Design process & principles User centered design.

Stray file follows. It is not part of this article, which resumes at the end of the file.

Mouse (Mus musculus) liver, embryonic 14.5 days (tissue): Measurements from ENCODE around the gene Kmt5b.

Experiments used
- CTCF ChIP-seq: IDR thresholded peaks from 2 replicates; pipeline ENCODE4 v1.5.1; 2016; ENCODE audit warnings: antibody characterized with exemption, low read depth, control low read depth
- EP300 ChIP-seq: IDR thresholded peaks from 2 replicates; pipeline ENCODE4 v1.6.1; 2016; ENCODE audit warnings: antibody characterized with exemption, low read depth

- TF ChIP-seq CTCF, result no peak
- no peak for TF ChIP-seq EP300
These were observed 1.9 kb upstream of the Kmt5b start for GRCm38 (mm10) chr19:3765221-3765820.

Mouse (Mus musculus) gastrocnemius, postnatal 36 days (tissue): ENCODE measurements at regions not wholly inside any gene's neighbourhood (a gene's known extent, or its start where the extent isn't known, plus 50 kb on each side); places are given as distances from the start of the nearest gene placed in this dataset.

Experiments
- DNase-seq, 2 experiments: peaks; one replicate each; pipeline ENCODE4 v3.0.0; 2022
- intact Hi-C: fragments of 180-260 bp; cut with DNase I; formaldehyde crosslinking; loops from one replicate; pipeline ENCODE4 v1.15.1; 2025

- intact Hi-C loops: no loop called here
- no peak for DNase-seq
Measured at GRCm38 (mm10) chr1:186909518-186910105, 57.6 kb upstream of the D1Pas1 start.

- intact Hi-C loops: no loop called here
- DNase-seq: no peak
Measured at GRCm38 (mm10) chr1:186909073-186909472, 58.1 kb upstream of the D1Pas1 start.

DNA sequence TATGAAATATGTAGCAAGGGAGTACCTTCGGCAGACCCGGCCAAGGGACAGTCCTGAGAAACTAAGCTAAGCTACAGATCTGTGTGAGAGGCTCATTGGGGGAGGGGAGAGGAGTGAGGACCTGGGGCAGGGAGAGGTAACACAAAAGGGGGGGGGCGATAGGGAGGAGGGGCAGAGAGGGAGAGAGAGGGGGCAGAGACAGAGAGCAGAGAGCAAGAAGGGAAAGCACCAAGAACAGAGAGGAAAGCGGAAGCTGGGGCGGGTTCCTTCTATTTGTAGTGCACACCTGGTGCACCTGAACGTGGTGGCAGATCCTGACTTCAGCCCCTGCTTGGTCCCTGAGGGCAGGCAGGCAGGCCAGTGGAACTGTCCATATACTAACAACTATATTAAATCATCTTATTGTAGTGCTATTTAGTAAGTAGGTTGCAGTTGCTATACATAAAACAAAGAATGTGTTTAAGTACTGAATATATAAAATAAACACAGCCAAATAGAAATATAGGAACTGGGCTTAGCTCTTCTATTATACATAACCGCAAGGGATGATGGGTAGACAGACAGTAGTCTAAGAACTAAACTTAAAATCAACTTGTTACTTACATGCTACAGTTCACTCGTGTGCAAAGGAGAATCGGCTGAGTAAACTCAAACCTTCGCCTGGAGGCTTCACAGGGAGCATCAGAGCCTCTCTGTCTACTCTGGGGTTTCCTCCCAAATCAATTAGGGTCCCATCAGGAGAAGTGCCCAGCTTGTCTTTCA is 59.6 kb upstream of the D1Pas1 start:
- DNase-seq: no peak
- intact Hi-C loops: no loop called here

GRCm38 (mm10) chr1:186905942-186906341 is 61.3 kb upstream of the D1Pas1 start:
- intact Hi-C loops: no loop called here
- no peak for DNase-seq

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<ul><li> Slide 1 </li> <li> Design process &amp; principles User centered design </li> <li> Slide 2 </li> <li> What is design? achieving goals within constraints goals - purpose who is it for, why do they want it constraints materials, platforms trade-offs </li> <li> Slide 3 </li> <li> Interactions and Interventions design interactions not just interfaces not just the immediate interaction e.g. stapler in office technology changes interaction style designing interventions not just artefacts not just the system, but also documentation, manuals, tutorials what we say and do as well as what we make </li> <li> Slide 4 </li> <li> Basic HCI process of design what is wanted analysis design implement and deploy prototype interviews ethnography what is there vs. what is wanted guidelines principles dialogue notations precise specification architectures documentation help evaluation heuristics scenarios task analysis </li> <li> Slide 5 </li> <li> Traditional waterfall lifecycle Requirements analysis Design Code Test Maintenance </li> <li> Slide 6 </li> <li> Spiral Lifecycle model From </li> <li> Slide 7 </li> <li> Why is HCI Design Difficult? Difficult to deeply analyze human behavior Cost/features may be considered over good human factors Creativity is challenging! Easy to get design fixation </li> <li> Slide 8 </li> <li> Design Principles, Guidelines, Heuristics Guidelines, practices to help designers No cookbooks, no universal checklists Are neither complete nor orthogonal Can all be broken, often to satisfy another rule Have underpinnings in psychology or experience or common sense Understand the higher level principles that apply across situations, display types, etc. Implement the standards and guidelines </li> <li> Slide 9 </li> <li> Usability Principles Categories Learnability Support for learning for users of all levels Flexibility Support for multiple ways of doing tasks Robustness Support for recovery Always think about exceptions, suitability </li> <li> Slide 10 </li> <li> 1. Learnability Principles Ease with which new users can begin effective interaction and achieve maximal performance Predictability Synthesizability Familiarity Metaphor Generalizability Consistency </li> <li> Slide 11 </li> <li> 1.1 Predictability I think that this action will do. </li> <li> Slide 12 </li> <li> 1.2 Synthesizability Support for user in assessing the effect of past operations on current system state </li> <li> Slide 13 </li> <li> 1.3 Familiarity Does UI task leverage existing real-world or domain knowledge? Really relevant to first impressions Use of metaphors Potential pitfalls </li> <li> Slide 14 </li> <li> 1.4 Generalizability Can knowledge of one system/UI be extended to other similar ones? Example: cut &amp; paste in different applications Aid: UI Developers guidelines </li> <li> Slide 15 </li> <li> 1.5 Consistency Likeness in behavior between similar tasks/operations/situations/terminology Dialogue boxes always have yes/no/cancel buttons </li> <li> Slide 16 </li> <li> 2. Flexibility Principles Multiplicity of ways that users and system exchange information Dialog Initiative Multithreading Task migratability Substitutivity Customizability </li> <li> Slide 17 </li> <li> 2.1 Dialog Initiative Not hampering the user by placing constraints on how dialog is done User pre-emptive User initiates actions More flexible, generally more desirable System pre-emptive System does all prompts, user responds Sometimes necessary </li> <li> Slide 18 </li> <li> 2.2 Multithreading Allowing user to perform more than one task at a time Two types Concurrent Input goes to multiple tasks simultaneously Interleaved Many tasks, but input goes to one at a time </li> <li> Slide 19 </li> <li> 2.3 Task Migratability Ability to move performance of task to the entity (user or system) that can do it better Spell-checking, flight controls For what kinds of tasks should the user be in control? </li> <li> Slide 20 </li> <li> 2.4 Substitutivity Equivalent values can be substituted for each other Point at spreadsheet cell vs enter name Give temperature via slider or by typing </li> <li> Slide 21 </li> <li> 2.4 Substitutivity Flexibility in details of operations Allow user to choose suitable interaction methods Allow different ways to perform actions, specify data, configure Allow different ways of presenting output to suit task &amp; user </li> <li> Slide 22 </li> <li> 2.5 Customizability Ability of user to modify interface By user - adaptability Is this a good thing? By system - adaptivity Is this a good thing? </li> <li> Slide 23 </li> <li> 3. Robustness Principles Supporting user in determining successful achievement and assessment of goals Observability Error Prevention Recoverability Responsiveness Task Conformance </li> <li> Slide 24 </li> <li> 3.1 Observability Can user determine internal state of system from what she perceives? Browsability Explore current state (without changing it) Reduces memory load But dont overwhelm user with information either Reachability Navigate through observable states Persistence How long does observable state persist? Observability also aids learnability </li> <li> Slide 25 </li> <li> Slide 26 </li> <li> 3.1 Observability - Role of Feedback Feedback helps create observability Feedback taxonomy (generally dont need all of these) I understand what you have asked me to do I am doing what you have asked me to do And it will take me this much longer Song and dance routine to distract user (busy interval as opposed to idle interval) And here are some intermediate results to keep you happy until I am done All done, whats next? </li> <li> Slide 27 </li> <li> 3.1 Observability - Scroll Bar Scroll bar size indicates % in view - but does not indicate absolute sizes. Can add other info, such as Page 5 of 12 </li> <li> Slide 28 </li> <li> Operation visibility Can see avail actions Menus vs. command shell Grayed menu items provide context </li> <li> Slide 29 </li> <li> 3.2 Error Prevention Make it hard for the user to make an error Dont let the user do something that will lead to an error message </li> <li> Slide 30 </li> <li> Visibility Minimizes User Memory Load Recognition is better than recall Make visible! Describe required input format, include example and default Date: _ _ - _ _ - _ _ (DD-MM-YY) Also avoids errors </li> <li> Slide 31 </li> <li> 3.3 Recoverability Ability to take corrective action upon recognizing error Forward recovery Ability to fix when we cant undo Backward recovery Undo previous error(s) Abort operation underway Only makes sense if is a slow operation Encourages experimentation (hence learnability) by reducing cost of making mistakes </li> <li> Slide 32 </li> <li> 3.3. Recoverability </li> <li> Slide 33 </li> <li> 3.4 Responsiveness Users perception of rate of communication with system (not always right) Response time Time for system to respond in some way to user action(s) Response OK if matches user expectations Once user enjoys fast response, is hard to go back to slower response Dial-up versus DSL or Cable Modem </li> <li> Slide 34 </li> <li> 3.4 Responsiveness Response to motor actions Keyboarding, mouse movement - less than 100 msec. Rich Human Factors literature on this Consistency is important - experimental result Users preferred longer but more consistent response time Times that differed 10% to 20% were seen as same </li> <li> Slide 35 </li> <li> 3.4 Responsiveness </li> <li> Slide 36 </li> <li> 3.5 Task Conformance Does system support all tasks user wishes to perform in expected ways? Task completeness Can system do all tasks of interest? Task adequacy Can user understand how to do tasks? Does it allow user to define new tasks? Extensibility </li> <li> Slide 37 </li> <li> Usability heuristics (Nielsen 2001) Visibility of system status Match between system and the real world User control and freedom Consistency and standards Help users recognize, diagnose and recover from errors Error prevention Recognition rather than recall Flexibility and efficiency of use Aesthetic and minimalist design Help and documentation </li> <li> Slide 38 </li> <li> Universal design principles equitable use flexibility in use simple and intuitive to use perceptible information tolerance for error low physical effort size and space for approach and use </li> <li> Slide 39 </li> <li> User experience goals Satisfying Fun Entertaining Enjoyable Helpful Motivating Aesthetically pleasing Motivating Rewarding Emotionally fulfilling Support creativity and more </li> <li> Slide 40 </li> <li> Styleguides Codify many of these principles for a particular look and feel Mac OS, Windows, Motif, Palm, Blackberry Developed in concert with toolkit, but go beyond toolkit </li> <li> Slide 41 </li> <li> Excerpt from OS X Styleguide Drag and Drop Overview Ideally, users should be able to drag any content from any window to any other window that accepts the contents type. If the source and destination are not visible at the same time, the user can create a clipping by dragging data to a Finder window; the clipping can then be dragged into another application window at another time. Drag and drop should be considered an ease-of-use technique. Except in cases where drag and drop is so intrinsic to an application that no suitable alternative methods existdragging icons in the Finder, for examplethere should always be another method for accomplishing a drag-and-drop task. The basic steps of the drag-and-drop interaction model parallel a copy-and-paste sequence in which you select an item, choose Copy from the Edit menu, specify a destination, and then choose Paste. However, drag and drop is a distinct technique in itself and does not use the Clipboard. Users can take advantage of both the Clipboard and drag and drop without side effects from each other. A drag-and-drop operation should provide immediate feedback at the significant points: when the data is selected, during the drag, when an appropriate destination is reached, and when the data is dropped. The data that is pasted should be target- specific. For example, if a user drags an Address Book entry to the To text field in Mail, only the email address is pasted, not all of the persons address information. You should implement Undo for any drag-and-drop operation you enable in your application. If you implement a drag-and-drop operation that is not undoable, display a confirmation dialog before implementing the drop. A confirmation dialog appears, for example, when the user attempts to drop an icon into a write-only drop box on a shared volume, because the user does not have privileges to open the drop box and undo the action. (Color added for emphasis.) </li> <li> Slide 42 </li> <li> Your project Which principles or guidelines are most important for your project? What does that principle mean for your design? How might you measure success? </li> </ul>